I think I have found a good example of a question which both make me want to answer because I find the question itself on-topic but also vote to close once answered.

This question was caused by a problem that can no longer be reproduced or a simple typographical error. While similar questions may be on-topic here, this one was resolved in a manner unlikely to help future readers...

If I am not completely misunderstanding the first part of this off-topic reason this question was caused by a simple typo, it should be solved now but the part about helping future visitors could be questionable here.

The original title of the question:

Declaration : declaring Recordset always creates syntax error in VBA

in very unlikely to be the exact phrase someone (a potential future visitor) will type in a search engine.

After editing the title to

Variable declaration syntax error

now the question may have just become easily reachable to anyone who has a problem with a variable declaration...

Here are my questions regarding the above:

  • how do I handle this situation? Do I vote to close or leave it open?

  • is it due to me abusing the close reason? When, in what cases should I be using this close reason?

Update (do not consider too-broad as this is just another example of a question to discuss)

could not load file or assembly microsoft.office.interop.excel version 15.0.0.0 in windows xp

share
    
Technically I wouldn't call that a typo. The OP clearly didn't know that using a '.' in a VisualBasic variable name isn't allowed. I'm probably just splitting hairs though. –  Leon Newswanger Jun 30 at 15:53
    
Well, what would a typo be then? rst used in place of rs? ;/ that's exactly why I am confused about when to use this close reason. –  vba4all Jun 30 at 15:54
    
To me, a typo would something like using string instead of String in Java. –  Leon Newswanger Jun 30 at 15:56
    
I think best would be creating one canonical (naming rule) Q&A for the language and then closing all of them, preferably without answering though I won't hold my breath, as duplicates. –  Deduplicator Aug 6 at 14:01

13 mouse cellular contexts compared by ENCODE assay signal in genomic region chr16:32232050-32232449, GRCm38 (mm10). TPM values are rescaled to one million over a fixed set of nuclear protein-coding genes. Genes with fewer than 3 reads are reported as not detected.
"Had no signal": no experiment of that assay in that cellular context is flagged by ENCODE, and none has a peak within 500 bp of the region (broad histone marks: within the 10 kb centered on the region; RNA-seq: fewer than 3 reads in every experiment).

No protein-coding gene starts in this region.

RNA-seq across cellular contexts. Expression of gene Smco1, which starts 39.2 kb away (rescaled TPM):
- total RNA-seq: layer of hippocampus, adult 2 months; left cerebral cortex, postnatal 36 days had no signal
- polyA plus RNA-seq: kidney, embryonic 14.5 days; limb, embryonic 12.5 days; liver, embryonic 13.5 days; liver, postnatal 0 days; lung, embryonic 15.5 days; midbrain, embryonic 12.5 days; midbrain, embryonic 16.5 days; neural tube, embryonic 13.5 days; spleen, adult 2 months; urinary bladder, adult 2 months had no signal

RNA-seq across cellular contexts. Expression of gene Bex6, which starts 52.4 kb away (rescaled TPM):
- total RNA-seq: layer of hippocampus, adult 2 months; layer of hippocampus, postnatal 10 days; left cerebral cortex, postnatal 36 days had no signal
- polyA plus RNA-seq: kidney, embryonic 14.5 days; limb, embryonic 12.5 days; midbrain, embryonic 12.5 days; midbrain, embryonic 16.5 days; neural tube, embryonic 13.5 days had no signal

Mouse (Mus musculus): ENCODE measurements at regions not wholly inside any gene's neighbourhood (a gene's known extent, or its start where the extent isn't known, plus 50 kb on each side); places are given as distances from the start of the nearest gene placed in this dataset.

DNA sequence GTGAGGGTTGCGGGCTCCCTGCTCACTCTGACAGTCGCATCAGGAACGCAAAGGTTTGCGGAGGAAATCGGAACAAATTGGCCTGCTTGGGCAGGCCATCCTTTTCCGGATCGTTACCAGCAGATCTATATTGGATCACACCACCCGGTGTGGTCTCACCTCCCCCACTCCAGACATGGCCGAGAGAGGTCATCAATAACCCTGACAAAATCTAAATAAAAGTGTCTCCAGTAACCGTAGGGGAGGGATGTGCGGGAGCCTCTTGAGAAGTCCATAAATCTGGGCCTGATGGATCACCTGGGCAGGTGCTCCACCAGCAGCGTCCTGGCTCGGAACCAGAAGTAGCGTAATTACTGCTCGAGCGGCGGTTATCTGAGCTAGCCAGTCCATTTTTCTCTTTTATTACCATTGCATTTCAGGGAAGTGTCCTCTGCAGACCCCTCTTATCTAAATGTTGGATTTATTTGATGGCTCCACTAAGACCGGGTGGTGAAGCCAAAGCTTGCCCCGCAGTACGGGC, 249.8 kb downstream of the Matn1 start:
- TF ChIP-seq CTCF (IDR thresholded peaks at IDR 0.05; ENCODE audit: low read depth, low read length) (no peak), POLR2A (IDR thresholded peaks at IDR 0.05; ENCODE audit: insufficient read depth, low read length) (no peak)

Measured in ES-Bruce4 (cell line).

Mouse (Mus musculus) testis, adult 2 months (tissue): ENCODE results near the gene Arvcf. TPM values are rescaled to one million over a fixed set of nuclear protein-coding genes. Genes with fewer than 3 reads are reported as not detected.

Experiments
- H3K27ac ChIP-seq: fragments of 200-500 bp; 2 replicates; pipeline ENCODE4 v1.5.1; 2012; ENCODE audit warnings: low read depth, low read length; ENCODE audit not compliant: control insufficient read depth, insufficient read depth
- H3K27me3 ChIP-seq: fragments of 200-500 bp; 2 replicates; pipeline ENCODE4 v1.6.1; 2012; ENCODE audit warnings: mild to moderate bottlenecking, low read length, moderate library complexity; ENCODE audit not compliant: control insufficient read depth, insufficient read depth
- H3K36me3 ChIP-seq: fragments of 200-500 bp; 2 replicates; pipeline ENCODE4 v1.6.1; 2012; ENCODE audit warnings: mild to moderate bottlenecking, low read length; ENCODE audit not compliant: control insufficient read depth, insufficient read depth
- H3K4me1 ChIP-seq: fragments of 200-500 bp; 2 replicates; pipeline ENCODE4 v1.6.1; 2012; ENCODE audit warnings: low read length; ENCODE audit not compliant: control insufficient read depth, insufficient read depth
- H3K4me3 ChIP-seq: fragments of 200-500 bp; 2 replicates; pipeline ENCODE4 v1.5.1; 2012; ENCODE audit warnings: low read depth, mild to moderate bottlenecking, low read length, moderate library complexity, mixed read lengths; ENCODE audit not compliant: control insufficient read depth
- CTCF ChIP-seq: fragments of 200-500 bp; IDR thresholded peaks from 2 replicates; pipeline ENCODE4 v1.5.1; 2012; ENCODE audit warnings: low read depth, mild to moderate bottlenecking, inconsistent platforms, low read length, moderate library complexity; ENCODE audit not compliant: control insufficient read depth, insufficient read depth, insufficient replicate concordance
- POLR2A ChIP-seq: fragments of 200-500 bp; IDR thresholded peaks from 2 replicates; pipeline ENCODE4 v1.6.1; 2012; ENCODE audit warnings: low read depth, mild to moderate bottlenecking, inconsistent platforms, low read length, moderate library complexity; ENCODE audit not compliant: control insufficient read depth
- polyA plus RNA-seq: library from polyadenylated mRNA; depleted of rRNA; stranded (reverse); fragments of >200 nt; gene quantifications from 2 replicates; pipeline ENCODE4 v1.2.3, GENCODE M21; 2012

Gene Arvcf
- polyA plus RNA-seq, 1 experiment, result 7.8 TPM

2 Answers 2

up vote 1 down vote accepted

There are a certain class of "typo" questions that may be worth answering. However, for the most part, many of these questions are simply due to a blatant lack of effort on the part of the asker (in debugging, research, and consulting documentation). These are the types of low quality questions that are so often the subject of complaint here.

I believe the best thing to do is to close, and not answer at all, not even in comments, as this only gives positive reinforcement to this type of question. I view the close system as a way to let an OP know what is and is not acceptable here. If the question is closed but answered anyways, then the only thing the OP learns is they can always come here to get the quick answer they're looking for, without putting any effort in - because, who cares if it's closed if it's answered?

If anything, I would leave a comment that does not state the answer itself, but rather suggests ways to debug the problem. For example, the asker of this question would benefit far more from something along the lines of "A good approach to debugging query syntax errors is to print out the query and make sure it is what you think it is" in a comment.

share
    
++ thanks. Now I know! Now I agree! –  vba4all Nov 11 at 15:59

Whether to close questions where the answer is merely to point out a typo is another question altogether - but it helps the original asker but no-one else, probably closing is the best approach.

EDIT inspired by comments: Sometimes we cannot be sure if a question contains a typo, or if the incorrect characters are down to lack of understanding of the technology about which they are asking; incorrect or misplaced punctuation and capitalisation are likely sources of mistakes to someone with expertise in one language learning a new language where the rules are subtly different.

If in doubt, I would suggest leaving the question open.

I think the original title the the question was actually better - it is more specific, and specific titles are encouraged in How To Ask. Furthermore, Google results aren't limited to exact phrases, but anyone with a genuine difficulty with the topic is less likely to see this particular question as originally titled, but that's OK as they probably would not learn anything from it anyway.

share

You must log in to answer this question.

Not the answer you're looking for? Browse other questions tagged .